I wrote Book 3, in which Ben appears, in 2018, somewhat before “other voices” emerged in earnest. I wanted to create an African-American character and his family for a multicultural reading experience for kids. Also, the Mayfields are descendants of the famous Papa Mayfield, who is based on Bass Reeves. Ben and his sister Gracie Mayfield join the other four detectives in solving that mystery, so there is a wide range of ethnicities on board. I believe kids need to see themselves as well as others unlike themselves in books to get comfortable with differences. Books can help kids experience and process new situations and feelings in a safe manner before they encounter those in the real world.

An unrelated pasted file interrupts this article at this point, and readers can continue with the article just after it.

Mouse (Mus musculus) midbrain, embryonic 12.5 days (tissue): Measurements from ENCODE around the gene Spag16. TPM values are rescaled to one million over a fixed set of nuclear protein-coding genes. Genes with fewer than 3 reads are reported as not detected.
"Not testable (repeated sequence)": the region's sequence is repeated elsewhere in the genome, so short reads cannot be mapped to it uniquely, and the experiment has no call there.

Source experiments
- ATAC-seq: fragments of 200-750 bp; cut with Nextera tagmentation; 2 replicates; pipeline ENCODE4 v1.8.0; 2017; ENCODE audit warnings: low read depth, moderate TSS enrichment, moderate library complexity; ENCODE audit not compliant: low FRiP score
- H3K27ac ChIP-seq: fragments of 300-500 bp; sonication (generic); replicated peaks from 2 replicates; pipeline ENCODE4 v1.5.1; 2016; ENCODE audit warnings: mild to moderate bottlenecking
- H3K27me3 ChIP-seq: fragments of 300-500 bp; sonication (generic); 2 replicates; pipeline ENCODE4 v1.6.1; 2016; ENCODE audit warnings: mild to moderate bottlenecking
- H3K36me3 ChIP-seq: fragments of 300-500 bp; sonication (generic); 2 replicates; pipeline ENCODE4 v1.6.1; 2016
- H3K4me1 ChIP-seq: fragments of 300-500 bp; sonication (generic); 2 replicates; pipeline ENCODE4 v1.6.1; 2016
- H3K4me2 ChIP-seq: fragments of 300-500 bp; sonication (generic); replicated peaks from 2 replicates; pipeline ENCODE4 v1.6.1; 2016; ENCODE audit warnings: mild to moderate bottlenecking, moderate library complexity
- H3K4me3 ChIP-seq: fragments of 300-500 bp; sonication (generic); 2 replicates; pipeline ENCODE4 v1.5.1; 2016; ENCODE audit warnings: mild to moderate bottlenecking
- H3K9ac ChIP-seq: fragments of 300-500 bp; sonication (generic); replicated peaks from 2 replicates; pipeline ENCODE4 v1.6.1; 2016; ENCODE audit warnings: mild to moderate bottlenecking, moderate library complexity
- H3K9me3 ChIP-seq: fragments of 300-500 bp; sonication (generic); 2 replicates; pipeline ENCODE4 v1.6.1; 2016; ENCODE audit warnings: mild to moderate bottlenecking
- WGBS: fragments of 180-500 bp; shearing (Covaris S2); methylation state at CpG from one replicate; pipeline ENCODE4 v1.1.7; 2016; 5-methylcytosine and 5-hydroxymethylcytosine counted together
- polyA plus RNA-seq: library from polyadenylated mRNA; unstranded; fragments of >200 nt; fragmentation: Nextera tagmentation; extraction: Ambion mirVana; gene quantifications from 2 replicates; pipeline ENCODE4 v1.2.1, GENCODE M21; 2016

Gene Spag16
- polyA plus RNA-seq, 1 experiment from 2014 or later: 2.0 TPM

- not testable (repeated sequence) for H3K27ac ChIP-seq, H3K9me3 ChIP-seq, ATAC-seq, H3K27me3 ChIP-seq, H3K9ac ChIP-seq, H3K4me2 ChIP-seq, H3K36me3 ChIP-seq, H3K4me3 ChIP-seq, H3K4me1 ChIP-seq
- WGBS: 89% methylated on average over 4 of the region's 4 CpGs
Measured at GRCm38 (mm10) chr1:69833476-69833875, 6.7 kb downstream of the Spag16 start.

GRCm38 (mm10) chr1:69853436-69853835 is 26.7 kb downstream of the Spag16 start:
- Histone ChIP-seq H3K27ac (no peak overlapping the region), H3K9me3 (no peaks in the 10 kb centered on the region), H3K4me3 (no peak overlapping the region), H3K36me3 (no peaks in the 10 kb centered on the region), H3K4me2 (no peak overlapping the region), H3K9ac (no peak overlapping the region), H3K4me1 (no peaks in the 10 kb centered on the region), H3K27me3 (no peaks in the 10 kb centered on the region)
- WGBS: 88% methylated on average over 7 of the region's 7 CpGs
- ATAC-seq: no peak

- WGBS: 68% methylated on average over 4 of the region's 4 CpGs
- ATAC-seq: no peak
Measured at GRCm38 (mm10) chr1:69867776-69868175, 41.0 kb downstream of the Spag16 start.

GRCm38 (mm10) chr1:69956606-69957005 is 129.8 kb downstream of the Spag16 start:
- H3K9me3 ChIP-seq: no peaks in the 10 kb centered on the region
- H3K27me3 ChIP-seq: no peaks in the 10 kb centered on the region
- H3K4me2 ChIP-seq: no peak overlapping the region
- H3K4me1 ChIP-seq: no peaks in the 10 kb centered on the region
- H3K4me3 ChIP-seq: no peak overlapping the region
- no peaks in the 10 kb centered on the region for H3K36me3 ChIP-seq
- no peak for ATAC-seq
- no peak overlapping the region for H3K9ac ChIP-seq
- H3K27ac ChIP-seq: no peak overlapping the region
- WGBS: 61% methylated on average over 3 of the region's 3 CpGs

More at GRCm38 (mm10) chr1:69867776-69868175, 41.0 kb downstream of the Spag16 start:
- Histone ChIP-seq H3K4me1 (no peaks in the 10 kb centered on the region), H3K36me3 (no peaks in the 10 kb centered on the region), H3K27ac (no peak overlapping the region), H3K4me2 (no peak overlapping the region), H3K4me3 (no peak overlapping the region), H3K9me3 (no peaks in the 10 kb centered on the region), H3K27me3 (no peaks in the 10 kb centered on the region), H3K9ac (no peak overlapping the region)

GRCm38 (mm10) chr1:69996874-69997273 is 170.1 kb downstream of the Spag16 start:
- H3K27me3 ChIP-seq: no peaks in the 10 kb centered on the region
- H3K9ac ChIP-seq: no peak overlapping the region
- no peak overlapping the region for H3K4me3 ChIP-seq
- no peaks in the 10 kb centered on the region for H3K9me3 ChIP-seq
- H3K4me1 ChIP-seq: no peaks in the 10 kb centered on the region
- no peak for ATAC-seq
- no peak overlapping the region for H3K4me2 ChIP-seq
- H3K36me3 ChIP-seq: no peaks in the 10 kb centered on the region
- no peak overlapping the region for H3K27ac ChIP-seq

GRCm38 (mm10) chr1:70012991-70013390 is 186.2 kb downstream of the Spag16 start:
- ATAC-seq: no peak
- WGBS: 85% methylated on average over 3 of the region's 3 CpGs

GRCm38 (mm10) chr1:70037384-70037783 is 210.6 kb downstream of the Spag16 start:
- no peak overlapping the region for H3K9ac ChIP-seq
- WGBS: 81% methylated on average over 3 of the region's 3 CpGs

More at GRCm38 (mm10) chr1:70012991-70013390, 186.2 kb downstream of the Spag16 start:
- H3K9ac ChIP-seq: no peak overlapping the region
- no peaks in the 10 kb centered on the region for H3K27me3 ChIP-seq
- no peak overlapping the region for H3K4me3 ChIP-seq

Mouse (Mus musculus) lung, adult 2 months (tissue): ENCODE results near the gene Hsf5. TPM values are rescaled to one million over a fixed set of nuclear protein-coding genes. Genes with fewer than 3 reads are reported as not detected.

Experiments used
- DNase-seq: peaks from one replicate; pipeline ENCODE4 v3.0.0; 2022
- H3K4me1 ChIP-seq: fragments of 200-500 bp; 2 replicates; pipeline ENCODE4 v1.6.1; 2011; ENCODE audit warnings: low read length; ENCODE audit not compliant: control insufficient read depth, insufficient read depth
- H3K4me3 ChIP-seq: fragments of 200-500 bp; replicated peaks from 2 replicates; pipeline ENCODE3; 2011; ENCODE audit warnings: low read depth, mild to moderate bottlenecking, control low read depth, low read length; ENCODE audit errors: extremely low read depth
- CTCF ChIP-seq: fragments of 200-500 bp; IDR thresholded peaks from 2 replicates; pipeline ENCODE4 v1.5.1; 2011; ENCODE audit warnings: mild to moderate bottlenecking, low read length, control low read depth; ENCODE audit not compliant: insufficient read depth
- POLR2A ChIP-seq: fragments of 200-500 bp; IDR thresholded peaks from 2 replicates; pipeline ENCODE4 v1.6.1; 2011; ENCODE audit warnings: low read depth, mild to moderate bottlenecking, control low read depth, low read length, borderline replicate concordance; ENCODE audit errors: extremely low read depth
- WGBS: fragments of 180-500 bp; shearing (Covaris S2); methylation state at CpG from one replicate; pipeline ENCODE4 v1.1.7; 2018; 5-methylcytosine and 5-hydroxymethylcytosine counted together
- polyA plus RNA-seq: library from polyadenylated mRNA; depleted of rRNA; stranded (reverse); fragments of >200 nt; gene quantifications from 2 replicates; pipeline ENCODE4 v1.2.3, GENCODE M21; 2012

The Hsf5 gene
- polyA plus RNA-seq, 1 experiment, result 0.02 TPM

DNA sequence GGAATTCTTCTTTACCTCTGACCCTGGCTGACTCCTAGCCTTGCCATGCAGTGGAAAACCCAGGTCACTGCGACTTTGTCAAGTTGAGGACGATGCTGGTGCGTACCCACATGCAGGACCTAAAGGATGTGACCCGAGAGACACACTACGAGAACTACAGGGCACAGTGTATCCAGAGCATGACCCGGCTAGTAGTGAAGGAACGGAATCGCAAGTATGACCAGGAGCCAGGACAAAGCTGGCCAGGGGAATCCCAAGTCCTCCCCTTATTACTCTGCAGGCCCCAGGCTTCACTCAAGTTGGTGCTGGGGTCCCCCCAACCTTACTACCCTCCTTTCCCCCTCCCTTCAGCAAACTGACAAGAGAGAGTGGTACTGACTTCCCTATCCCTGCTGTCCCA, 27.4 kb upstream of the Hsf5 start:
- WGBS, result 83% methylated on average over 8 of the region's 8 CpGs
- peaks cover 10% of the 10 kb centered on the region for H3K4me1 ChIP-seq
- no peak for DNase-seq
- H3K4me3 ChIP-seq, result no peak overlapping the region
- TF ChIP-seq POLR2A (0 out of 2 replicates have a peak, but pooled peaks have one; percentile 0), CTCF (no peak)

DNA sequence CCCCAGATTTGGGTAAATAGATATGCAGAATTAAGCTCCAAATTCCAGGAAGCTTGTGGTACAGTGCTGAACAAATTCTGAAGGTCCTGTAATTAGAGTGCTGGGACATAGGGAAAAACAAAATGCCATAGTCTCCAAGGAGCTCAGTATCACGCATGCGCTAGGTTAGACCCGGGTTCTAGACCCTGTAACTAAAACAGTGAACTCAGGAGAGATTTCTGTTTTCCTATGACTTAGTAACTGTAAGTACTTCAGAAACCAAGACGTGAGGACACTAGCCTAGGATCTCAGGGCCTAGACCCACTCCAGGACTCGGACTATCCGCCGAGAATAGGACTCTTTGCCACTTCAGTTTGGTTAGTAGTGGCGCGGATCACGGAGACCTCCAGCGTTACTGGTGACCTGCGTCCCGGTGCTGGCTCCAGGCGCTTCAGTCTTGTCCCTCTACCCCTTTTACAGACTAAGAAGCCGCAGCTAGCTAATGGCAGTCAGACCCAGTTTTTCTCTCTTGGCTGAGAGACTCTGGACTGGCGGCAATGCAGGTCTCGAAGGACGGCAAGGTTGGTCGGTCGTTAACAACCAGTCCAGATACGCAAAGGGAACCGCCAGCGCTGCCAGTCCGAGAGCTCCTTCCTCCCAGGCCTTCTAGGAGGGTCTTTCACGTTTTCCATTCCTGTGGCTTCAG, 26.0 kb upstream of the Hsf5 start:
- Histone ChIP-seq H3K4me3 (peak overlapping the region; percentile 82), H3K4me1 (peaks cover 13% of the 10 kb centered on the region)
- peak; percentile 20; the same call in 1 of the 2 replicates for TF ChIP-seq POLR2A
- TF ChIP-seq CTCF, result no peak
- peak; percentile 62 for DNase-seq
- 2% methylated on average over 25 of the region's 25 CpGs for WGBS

What is your ideal way to overcome a writer’s block?

First, I do not panic. I have found that some plot points just need time to emerge, jell, or disappear. I take walks to free my mind. Often then an idea will pop up.

What are the other activities apart from writing you like to participate in, in your free time?

I read, work out to stay strong and healthy, walk daily, volunteer as a lector at my church, and watch movies from Hollywood’s Golden Age (the ‘30s and ‘40s). I love reruns of the television show Perry Mason from the 1950s-‘60s, which offer some fun and intricate mysteries to solve!

What do you think is one of the biggest mistakes people make when publishing and marketing their books?

Perhaps not exploring multiple avenues to publishing. Also, when hybrid or indie publishing, watch your marketing budget! Listen to what you want. Protect your ambitions and writing time.

Who are some of your favourite authors and biggest inspirations?